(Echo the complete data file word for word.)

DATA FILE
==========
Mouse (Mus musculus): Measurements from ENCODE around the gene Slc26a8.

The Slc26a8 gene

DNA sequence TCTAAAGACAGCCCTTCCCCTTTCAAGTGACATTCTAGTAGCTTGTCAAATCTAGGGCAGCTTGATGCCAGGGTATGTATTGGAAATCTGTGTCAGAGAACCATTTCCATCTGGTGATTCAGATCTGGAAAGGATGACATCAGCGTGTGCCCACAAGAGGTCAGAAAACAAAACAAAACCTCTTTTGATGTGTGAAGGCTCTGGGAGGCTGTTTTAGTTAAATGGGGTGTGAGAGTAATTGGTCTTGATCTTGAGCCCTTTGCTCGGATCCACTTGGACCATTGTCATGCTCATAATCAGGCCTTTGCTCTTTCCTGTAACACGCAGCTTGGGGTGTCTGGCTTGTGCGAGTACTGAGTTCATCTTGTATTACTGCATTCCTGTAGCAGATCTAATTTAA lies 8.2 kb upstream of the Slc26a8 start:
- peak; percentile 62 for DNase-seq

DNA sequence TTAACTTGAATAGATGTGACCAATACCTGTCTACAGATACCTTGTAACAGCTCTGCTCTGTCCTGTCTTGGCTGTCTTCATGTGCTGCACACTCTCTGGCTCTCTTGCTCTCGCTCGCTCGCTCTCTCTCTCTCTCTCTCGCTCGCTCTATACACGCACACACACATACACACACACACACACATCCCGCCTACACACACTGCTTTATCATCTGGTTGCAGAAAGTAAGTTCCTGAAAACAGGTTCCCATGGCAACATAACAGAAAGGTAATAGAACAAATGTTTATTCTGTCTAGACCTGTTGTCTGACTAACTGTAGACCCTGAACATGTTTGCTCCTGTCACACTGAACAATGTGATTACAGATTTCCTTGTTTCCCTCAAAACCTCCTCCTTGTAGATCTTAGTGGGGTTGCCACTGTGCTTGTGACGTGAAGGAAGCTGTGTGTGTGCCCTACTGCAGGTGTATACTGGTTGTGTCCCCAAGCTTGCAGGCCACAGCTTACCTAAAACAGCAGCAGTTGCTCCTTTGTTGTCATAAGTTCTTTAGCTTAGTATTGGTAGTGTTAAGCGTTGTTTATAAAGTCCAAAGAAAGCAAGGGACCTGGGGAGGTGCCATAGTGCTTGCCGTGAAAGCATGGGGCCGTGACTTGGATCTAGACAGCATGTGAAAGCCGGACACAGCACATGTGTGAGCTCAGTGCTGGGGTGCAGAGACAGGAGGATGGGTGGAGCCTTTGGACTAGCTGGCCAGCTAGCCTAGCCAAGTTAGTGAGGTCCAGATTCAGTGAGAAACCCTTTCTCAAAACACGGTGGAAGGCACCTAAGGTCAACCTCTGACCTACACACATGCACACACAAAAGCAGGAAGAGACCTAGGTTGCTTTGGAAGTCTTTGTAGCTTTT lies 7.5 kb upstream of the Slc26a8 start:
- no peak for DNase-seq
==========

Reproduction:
Mouse (Mus musculus): Measurements from ENCODE around the gene Slc26a8.

The Slc26a8 gene

DNA sequence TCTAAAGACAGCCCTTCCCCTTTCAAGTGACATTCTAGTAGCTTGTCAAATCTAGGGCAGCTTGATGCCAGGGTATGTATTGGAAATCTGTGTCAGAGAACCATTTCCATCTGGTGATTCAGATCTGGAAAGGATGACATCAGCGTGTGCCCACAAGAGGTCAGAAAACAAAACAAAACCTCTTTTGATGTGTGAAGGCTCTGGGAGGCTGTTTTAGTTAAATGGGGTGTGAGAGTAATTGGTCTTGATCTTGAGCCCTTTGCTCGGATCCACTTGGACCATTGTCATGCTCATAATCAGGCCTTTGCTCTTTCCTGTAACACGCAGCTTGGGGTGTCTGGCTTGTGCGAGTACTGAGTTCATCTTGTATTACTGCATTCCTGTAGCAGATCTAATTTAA lies 8.2 kb upstream of the Slc26a8 start:
- peak; percentile 62 for DNase-seq

DNA sequence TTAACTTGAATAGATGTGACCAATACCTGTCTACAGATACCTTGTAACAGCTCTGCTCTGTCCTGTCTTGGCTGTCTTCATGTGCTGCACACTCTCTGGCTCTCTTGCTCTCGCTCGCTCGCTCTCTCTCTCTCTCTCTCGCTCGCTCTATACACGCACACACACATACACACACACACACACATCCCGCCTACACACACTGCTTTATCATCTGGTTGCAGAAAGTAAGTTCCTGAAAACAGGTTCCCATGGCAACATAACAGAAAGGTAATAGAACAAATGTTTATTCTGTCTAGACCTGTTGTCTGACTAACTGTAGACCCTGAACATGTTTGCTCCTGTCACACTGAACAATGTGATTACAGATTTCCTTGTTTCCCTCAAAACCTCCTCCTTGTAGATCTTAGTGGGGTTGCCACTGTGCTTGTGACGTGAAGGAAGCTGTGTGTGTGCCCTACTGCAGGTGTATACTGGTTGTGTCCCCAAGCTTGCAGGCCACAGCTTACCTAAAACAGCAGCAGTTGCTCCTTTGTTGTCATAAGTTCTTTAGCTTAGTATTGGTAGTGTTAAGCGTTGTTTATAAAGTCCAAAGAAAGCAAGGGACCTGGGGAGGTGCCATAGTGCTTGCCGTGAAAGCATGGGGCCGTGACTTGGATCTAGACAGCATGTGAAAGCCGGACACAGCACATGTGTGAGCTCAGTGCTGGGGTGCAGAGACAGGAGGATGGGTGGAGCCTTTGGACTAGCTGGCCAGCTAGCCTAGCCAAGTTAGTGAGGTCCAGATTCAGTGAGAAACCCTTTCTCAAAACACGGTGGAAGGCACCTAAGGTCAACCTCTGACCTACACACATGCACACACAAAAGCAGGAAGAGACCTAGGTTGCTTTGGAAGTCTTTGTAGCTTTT lies 7.5 kb upstream of the Slc26a8 start:
- no peak for DNase-seq